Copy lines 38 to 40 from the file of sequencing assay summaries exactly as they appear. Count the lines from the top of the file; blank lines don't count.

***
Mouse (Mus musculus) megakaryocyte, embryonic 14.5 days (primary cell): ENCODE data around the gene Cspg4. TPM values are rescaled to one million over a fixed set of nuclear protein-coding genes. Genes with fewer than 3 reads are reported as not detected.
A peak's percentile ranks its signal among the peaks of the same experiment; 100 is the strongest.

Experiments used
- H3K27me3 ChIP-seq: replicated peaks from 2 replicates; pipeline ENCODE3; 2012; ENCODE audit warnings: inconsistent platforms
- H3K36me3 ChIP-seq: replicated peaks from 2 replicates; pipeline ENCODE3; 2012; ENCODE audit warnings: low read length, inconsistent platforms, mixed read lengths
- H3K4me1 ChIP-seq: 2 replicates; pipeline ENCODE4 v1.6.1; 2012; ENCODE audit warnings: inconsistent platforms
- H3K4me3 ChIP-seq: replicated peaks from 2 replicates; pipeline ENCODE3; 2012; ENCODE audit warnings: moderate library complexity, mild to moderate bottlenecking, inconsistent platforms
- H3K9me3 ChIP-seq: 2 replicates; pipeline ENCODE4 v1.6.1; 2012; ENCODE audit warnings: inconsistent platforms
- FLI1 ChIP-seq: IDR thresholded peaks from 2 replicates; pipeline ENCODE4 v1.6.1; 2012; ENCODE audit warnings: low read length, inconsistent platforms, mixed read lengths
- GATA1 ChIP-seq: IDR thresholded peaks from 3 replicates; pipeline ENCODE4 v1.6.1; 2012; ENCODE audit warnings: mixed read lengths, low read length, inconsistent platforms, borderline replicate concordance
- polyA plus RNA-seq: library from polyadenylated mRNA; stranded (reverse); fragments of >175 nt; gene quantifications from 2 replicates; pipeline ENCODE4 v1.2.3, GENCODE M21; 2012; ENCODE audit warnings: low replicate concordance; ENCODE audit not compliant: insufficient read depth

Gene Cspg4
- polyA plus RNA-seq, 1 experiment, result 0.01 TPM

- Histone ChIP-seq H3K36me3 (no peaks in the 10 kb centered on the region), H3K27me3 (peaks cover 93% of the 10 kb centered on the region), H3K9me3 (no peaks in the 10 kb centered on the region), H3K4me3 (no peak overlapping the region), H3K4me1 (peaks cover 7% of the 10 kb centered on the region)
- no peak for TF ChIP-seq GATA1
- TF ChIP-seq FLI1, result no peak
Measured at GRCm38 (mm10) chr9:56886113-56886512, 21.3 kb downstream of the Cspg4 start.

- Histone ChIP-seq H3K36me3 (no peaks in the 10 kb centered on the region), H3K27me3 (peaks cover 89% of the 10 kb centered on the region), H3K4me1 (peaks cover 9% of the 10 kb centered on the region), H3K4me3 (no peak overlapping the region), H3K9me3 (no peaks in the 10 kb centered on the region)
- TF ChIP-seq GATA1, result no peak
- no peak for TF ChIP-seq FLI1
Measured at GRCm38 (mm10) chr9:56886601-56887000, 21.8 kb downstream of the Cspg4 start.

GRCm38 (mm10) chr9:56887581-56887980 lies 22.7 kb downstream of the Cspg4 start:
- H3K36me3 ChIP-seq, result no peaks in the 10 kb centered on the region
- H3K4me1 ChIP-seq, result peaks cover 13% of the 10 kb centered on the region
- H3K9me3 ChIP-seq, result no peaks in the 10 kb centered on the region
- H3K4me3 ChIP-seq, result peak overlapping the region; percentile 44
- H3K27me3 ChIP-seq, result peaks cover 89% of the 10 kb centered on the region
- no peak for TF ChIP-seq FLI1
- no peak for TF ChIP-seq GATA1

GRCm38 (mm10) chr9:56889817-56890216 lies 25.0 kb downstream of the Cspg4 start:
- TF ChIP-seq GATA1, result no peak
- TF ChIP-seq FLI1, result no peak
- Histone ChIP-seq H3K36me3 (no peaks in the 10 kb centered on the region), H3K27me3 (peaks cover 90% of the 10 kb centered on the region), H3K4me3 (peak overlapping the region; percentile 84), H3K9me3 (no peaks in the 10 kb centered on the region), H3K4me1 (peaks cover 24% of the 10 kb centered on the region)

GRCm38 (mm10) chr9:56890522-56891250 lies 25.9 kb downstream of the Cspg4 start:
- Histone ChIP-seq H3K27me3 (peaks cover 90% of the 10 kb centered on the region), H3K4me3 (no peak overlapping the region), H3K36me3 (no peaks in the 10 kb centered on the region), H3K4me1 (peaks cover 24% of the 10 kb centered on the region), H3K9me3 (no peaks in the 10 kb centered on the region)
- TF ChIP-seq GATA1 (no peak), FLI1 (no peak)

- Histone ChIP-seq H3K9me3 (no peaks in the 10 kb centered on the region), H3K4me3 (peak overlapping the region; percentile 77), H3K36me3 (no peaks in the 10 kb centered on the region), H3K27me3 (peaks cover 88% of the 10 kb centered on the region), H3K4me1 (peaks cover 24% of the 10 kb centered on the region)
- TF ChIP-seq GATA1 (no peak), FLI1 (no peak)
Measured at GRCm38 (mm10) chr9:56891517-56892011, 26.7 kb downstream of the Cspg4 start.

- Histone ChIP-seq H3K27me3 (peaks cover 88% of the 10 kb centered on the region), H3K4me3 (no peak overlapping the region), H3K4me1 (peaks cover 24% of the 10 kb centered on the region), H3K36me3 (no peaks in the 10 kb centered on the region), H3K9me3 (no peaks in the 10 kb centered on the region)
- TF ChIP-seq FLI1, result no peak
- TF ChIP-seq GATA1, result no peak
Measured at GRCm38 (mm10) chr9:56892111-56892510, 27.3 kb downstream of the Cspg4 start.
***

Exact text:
- TF ChIP-seq GATA1 (no peak), FLI1 (no peak)
Measured at GRCm38 (mm10) chr9:56891517-56892011, 26.7 kb downstream of the Cspg4 start.

- Histone ChIP-seq H3K27me3 (peaks cover 88% of the 10 kb centered on the region), H3K4me3 (no peak overlapping the region), H3K4me1 (peaks cover 24% of the 10 kb centered on the region), H3K36me3 (no peaks in the 10 kb centered on the region), H3K9me3 (no peaks in the 10 kb centered on the region)